Friday, September 9, 2016

Summer--why are your leaving so soon?!?

          We are hanging onto summer for all that's left. It's September and we are still swimming in our pool, but not much longer I'm afraid. I think it's the Florida part in me to squeeze every bit of summer out. This season seems so far away in the cold winter; but is much more appreciated and looked forward too.

                   Summer on the farm moves fast. We start planting season around Easter and finish field work the first part of July. We are planting corn and soybeans and harvesting wheat in June/July then planting soybeans in those fields. Our summer break is the rest of July and August. Fortunately we made it to Florida for a good part of August for some much needed family vacation and beach time.

As summer is ending we are going good with corn harvest. After corn harvest is soybean harvest and planting of winter wheat. Our goal is to be finished by Thanksgiving. A good bit of winter is spent traveling to various national farming conferences and state meetings.

This week we had our first day of homeschooling for the year. I think that's why it's registering that summer is about played out. So far this week has gone well with a 1st grader, a 4 year old, and a 1 year old crawling at our feet. I look forward to a good year.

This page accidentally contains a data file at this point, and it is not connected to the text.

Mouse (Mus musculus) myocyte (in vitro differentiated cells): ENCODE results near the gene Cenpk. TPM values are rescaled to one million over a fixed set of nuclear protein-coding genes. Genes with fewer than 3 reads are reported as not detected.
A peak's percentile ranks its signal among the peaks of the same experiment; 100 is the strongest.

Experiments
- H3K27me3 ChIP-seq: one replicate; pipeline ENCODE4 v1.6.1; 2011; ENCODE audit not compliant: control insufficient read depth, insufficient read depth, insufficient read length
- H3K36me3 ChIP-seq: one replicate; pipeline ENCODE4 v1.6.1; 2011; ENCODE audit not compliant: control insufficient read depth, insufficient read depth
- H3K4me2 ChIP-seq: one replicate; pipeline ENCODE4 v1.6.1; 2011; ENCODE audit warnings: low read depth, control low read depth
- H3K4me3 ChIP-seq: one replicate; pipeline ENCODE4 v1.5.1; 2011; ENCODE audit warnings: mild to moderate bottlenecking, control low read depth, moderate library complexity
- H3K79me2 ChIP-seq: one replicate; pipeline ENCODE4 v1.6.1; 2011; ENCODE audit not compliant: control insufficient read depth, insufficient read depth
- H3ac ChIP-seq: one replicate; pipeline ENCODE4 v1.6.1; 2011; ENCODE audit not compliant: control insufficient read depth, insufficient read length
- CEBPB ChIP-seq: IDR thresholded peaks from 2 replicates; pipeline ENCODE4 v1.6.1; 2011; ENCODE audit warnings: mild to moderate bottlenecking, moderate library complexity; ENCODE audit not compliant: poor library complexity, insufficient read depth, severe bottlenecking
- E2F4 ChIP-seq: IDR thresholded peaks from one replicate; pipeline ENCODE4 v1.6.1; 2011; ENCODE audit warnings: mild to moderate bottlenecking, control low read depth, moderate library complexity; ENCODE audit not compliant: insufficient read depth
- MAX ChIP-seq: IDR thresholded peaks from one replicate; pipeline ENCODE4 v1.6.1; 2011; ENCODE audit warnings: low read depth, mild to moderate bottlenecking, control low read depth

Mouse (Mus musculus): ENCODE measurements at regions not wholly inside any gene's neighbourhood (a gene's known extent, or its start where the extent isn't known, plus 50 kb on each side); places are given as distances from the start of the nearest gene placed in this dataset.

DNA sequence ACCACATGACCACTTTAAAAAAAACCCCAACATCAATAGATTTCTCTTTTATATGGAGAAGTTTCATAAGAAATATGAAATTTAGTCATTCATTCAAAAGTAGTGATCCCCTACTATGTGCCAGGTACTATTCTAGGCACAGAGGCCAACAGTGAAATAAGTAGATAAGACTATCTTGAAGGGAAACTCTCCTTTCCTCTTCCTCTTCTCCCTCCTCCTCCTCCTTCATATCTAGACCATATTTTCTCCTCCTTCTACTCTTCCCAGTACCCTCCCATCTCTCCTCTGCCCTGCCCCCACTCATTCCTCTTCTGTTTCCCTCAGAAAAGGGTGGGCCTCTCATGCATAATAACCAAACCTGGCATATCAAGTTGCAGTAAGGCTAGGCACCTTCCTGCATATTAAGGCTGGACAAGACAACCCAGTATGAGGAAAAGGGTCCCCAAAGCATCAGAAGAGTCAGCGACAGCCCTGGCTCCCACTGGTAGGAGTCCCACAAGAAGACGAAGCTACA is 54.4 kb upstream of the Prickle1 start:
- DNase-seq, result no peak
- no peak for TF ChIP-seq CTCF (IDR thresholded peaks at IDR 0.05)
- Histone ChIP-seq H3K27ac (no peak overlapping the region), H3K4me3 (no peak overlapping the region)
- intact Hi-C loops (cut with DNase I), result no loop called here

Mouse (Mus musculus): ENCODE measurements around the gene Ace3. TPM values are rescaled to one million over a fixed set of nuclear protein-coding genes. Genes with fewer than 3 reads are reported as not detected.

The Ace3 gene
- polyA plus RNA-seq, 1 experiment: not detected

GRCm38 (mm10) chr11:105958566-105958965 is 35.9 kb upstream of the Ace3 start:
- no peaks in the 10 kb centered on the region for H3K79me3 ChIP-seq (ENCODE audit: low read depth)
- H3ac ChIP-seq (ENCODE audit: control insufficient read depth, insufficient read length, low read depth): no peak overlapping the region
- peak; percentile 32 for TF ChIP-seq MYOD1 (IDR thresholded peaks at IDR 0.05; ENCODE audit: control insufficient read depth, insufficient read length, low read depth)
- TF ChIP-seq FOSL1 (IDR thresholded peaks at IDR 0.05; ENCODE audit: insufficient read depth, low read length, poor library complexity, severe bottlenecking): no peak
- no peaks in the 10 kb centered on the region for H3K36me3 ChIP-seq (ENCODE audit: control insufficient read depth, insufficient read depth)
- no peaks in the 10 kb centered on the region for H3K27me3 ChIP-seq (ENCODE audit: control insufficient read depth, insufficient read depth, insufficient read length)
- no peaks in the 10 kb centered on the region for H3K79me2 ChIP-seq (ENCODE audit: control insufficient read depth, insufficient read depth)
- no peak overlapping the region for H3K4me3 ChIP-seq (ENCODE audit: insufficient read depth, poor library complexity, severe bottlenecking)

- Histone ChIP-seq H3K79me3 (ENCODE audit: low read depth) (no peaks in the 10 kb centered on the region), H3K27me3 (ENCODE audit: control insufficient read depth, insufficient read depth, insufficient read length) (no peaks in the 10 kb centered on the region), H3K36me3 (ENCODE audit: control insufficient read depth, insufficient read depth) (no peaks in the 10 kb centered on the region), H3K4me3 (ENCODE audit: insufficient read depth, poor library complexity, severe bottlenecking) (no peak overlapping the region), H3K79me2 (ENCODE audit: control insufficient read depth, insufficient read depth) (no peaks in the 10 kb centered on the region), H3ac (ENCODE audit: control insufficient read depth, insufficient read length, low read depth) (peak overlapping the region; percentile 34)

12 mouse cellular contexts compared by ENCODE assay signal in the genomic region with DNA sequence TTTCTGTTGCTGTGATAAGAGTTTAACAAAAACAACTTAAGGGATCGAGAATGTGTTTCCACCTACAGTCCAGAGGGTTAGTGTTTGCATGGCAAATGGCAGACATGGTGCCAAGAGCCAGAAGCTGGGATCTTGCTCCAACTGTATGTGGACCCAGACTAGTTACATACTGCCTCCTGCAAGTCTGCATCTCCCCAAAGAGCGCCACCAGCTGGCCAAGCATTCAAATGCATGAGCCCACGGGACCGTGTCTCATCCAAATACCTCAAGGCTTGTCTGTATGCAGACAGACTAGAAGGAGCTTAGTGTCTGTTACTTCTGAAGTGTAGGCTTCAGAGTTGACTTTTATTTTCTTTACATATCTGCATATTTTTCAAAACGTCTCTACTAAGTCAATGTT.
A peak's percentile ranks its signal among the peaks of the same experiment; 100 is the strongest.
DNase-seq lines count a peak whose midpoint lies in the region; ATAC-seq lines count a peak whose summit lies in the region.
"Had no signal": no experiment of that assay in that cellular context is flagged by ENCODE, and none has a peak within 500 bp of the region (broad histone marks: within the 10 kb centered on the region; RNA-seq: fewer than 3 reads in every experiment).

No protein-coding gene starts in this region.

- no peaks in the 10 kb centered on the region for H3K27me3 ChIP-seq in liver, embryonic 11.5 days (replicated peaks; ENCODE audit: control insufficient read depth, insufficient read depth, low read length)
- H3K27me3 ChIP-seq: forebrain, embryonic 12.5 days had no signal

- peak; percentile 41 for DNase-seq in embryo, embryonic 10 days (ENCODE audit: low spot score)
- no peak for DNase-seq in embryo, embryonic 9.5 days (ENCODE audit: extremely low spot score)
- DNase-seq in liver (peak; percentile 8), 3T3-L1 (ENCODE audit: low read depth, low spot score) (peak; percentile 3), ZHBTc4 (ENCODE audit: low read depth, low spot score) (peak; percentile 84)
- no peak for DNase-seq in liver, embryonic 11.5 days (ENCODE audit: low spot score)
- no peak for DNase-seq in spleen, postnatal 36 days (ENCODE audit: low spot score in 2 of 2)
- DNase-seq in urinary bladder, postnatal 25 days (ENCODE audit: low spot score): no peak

I realize we live a busy life and most don't know how we do it. Sometimes I wonder too. I think God somehow built us with the ability to accomplish what we need to.

Friday, June 10, 2016

Reflections on turning 3-0!'s just a number.
It's a new decade. The 20's are gone. 
To be honest it feels old.
 Thirty seems "grown-up" even though for the last almost 8 years I've been married and been doing plenty of "grown-up" things. Maybe it's because I remember when my Dad turned 30 and I have a son who is the same age as I was when he hit this age.
 As I reflect over the last 29 years I made a list of things I've done or experienced:
June 10, 1986 born in Versailles, KY (so not to be born a Hoosier)
3 years living in Indiana
2 brothers
2 parents
16 years in Florida
10 houses/moves; most large distance moves within Florida
6 years at  "real" schools
7 years homeschooled
?? children babysat
3 years with Girl Scouts
several years of piano
1 year of soccer
several years of gymnastics
1 year attending community college
3 years attending Bryan College in Dayton, TN
2 summers working in Seaside
3 cars
7 dogs (in 30 years)
4 cats (in 30 years)
? fish
2 countries visited (Belize and Mexico)
8 years (almost) married to a farmer
6 years as a mom
3 boys
unknown amounts of clothes and dishes washed
umpteen diapers changed
29 good years...ready to start year 30
As I think about the 20's ending it was full decade: college, engaged, 3 college dorms, 2 summers at the beach, graduated college, married, 2 houses, and 3 boys.
I hope the 30's are great but not as life changing.
30 is just a number and I've done a lot in these 29 years. I've been pretty blessed. It's exciting to see what the next 30 years will be; with 3 little boys it will be anything but boring.